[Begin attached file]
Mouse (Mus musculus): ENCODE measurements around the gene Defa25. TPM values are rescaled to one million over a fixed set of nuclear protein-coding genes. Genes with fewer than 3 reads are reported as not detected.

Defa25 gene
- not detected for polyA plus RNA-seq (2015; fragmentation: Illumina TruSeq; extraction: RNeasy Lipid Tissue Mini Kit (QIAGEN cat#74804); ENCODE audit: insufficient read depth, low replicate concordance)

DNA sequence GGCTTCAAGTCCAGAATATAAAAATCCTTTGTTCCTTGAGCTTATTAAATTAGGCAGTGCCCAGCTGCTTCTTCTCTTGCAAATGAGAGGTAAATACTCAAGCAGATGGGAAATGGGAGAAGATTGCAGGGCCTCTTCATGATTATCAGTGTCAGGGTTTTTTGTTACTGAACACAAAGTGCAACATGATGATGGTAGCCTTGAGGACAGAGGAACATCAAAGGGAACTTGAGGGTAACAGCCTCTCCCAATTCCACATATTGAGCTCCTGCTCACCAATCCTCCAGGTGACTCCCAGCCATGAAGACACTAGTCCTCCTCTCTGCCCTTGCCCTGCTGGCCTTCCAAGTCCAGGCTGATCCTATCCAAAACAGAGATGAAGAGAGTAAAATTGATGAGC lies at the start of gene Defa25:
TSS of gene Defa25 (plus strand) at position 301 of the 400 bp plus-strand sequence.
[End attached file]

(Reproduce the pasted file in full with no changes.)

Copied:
Mouse (Mus musculus): ENCODE measurements around the gene Defa25. TPM values are rescaled to one million over a fixed set of nuclear protein-coding genes. Genes with fewer than 3 reads are reported as not detected.

Defa25 gene
- not detected for polyA plus RNA-seq (2015; fragmentation: Illumina TruSeq; extraction: RNeasy Lipid Tissue Mini Kit (QIAGEN cat#74804); ENCODE audit: insufficient read depth, low replicate concordance)

DNA sequence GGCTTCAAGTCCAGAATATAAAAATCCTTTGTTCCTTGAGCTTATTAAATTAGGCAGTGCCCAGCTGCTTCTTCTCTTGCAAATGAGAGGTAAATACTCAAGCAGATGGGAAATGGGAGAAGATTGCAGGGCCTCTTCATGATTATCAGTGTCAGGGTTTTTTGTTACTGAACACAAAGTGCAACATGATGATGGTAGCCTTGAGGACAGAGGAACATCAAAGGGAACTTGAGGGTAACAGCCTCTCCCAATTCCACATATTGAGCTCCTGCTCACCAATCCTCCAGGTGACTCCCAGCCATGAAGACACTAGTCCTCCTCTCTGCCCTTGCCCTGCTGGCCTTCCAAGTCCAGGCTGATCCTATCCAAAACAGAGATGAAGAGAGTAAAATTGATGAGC lies at the start of gene Defa25:
TSS of gene Defa25 (plus strand) at position 301 of the 400 bp plus-strand sequence.